BIC turntables (ad, May 1975)

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Back in monophonic times, turntable motors drove platters through a series of wheels called "idlers". Many automatics and changers still use this system.

In those days, records and playback systems were still relatively unsophisticated, so the distortions an idler drive system created didn't matter much.

Today, however, distortion is a critical problem. With recordings of increased dynamic range, wow, flutter and rumble must be reduced to inconsequential levels.

A belt-drive system is light years ahead of idler drive in that department.

And here the belt is driven by a unique motor found only in BIC turntables. It is a 300 RPM, 24-pole motor and it is inherently freer from noise and vibration than the 1800 RPM units with from 2 to 16 poles, which are standard in even the best of the conventional automatics.

The advantage of Programmed Multiple Play.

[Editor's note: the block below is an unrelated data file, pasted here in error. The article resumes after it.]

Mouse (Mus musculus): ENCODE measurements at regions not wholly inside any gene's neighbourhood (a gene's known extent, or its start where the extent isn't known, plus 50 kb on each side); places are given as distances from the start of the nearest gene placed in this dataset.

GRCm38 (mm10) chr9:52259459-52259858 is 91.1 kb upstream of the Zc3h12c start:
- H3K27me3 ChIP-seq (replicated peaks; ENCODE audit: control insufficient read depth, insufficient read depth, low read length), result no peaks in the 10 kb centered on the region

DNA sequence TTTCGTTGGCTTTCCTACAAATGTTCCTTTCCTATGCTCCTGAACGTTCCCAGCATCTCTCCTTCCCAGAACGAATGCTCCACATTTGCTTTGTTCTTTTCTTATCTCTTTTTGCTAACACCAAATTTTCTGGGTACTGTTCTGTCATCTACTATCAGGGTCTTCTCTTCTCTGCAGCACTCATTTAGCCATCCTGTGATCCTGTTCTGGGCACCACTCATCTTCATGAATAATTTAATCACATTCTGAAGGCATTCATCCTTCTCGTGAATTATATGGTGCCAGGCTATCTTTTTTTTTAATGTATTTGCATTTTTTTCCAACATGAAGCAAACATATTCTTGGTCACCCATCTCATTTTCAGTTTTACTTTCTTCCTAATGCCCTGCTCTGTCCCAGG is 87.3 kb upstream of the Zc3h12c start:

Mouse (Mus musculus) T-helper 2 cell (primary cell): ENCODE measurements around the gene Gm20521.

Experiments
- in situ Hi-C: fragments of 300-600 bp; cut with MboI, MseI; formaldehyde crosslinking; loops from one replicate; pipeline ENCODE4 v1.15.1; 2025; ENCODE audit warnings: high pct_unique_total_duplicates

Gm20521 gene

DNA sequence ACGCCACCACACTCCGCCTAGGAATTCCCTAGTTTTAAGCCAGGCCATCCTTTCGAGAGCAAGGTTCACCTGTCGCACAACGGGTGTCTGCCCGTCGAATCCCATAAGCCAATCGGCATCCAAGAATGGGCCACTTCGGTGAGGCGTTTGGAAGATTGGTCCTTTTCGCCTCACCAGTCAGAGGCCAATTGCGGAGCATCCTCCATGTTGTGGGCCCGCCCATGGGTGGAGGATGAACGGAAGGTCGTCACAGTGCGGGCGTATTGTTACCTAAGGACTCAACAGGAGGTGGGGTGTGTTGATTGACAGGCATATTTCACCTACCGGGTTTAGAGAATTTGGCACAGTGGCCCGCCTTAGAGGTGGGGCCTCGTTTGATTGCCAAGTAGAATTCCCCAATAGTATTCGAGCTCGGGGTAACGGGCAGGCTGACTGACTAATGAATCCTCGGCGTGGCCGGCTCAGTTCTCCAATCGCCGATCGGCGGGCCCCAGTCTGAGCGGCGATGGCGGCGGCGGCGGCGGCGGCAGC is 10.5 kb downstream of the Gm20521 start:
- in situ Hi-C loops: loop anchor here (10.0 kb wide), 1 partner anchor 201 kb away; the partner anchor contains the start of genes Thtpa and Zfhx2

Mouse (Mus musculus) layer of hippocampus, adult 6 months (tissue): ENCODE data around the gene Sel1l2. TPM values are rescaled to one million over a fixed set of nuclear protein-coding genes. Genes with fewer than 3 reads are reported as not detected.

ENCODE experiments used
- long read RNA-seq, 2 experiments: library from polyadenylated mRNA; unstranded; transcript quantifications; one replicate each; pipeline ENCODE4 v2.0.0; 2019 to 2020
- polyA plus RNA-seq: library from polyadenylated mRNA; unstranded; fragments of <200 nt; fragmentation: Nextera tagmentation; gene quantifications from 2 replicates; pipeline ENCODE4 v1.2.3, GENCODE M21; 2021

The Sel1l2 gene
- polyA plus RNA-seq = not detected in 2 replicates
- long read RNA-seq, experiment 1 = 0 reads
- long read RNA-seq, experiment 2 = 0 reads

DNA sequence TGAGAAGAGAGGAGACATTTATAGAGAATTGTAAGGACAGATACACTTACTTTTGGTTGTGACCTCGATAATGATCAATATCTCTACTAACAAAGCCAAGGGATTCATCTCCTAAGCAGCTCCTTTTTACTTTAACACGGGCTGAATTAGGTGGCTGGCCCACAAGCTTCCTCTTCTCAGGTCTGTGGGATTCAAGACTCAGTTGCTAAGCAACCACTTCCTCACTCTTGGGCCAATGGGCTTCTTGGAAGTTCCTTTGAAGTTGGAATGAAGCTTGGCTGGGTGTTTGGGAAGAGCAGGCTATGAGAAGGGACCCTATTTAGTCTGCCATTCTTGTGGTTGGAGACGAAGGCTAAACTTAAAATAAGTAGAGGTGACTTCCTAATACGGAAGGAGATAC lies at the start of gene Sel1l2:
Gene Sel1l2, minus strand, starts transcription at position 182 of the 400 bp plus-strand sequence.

The 980 and 960 are not record changers.

They are belt-drive Programmed Turntables which are engineered to play as many as 6 records at a time.

They have a 2-point record support system which is far less complicated and far more reliable than any umbrella spindle we've ever seen.

But an even more important advantage is this.

An automatic record handling system like the one on a BIC turntable can handle a single record, or 6 at a time, perfectly. No false drops. No bouncing and skating a diamond stylus across the grooves. It eliminates human error, and human error is what damages the sidewalls of your record grooves forever.

The simplicity factor

The 980 and 960 have the visibly lower profile of single-play manual instruments. They've been engineered to be simple machines, so they have fewer parts and fewer potential problems.

They abound in innovations. In the tone arm, the cartridge shell, the program panel, the entire system.

We can send you more detailed information if you write to Dept. 5A, British Industries Co., Westbury, L.I. 11590; or better yet, see them at your local audio specialist.

Copyright 1974. BIC is a trademark of British Industries Co. Westbury, New York 11590, USA.

A division of Avnet Inc.

---This is the 980 with solid state speed control and strobe. About $200*. The 960 is identical except for these two features. About $150*.

*Less base and cartridge.

(Audio magazine, May 1975)

Also see:

B-I-C turntables (Sept. 1974)

B-I-C turntables (Nov. 1977)

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Updated: Friday, 2019-03-08 14:50 PST